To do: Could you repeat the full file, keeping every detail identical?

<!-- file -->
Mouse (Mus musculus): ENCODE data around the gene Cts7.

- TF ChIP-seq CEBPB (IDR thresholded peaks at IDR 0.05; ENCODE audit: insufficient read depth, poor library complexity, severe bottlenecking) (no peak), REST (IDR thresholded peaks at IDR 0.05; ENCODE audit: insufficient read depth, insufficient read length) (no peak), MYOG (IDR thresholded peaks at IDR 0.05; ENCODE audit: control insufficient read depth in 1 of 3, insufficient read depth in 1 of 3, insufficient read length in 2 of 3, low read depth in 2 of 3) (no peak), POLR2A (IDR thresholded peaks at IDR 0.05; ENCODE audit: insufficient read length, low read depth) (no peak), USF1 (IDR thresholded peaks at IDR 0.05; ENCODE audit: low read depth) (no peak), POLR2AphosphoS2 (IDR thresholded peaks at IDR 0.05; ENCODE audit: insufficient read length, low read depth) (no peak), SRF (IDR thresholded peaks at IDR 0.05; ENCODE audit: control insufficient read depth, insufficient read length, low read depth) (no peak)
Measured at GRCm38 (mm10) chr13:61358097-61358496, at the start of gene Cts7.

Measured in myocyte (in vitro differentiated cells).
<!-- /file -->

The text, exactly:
Mouse (Mus musculus): ENCODE data around the gene Cts7.

- TF ChIP-seq CEBPB (IDR thresholded peaks at IDR 0.05; ENCODE audit: insufficient read depth, poor library complexity, severe bottlenecking) (no peak), REST (IDR thresholded peaks at IDR 0.05; ENCODE audit: insufficient read depth, insufficient read length) (no peak), MYOG (IDR thresholded peaks at IDR 0.05; ENCODE audit: control insufficient read depth in 1 of 3, insufficient read depth in 1 of 3, insufficient read length in 2 of 3, low read depth in 2 of 3) (no peak), POLR2A (IDR thresholded peaks at IDR 0.05; ENCODE audit: insufficient read length, low read depth) (no peak), USF1 (IDR thresholded peaks at IDR 0.05; ENCODE audit: low read depth) (no peak), POLR2AphosphoS2 (IDR thresholded peaks at IDR 0.05; ENCODE audit: insufficient read length, low read depth) (no peak), SRF (IDR thresholded peaks at IDR 0.05; ENCODE audit: control insufficient read depth, insufficient read length, low read depth) (no peak)
Measured at GRCm38 (mm10) chr13:61358097-61358496, at the start of gene Cts7.

Measured in myocyte (in vitro differentiated cells).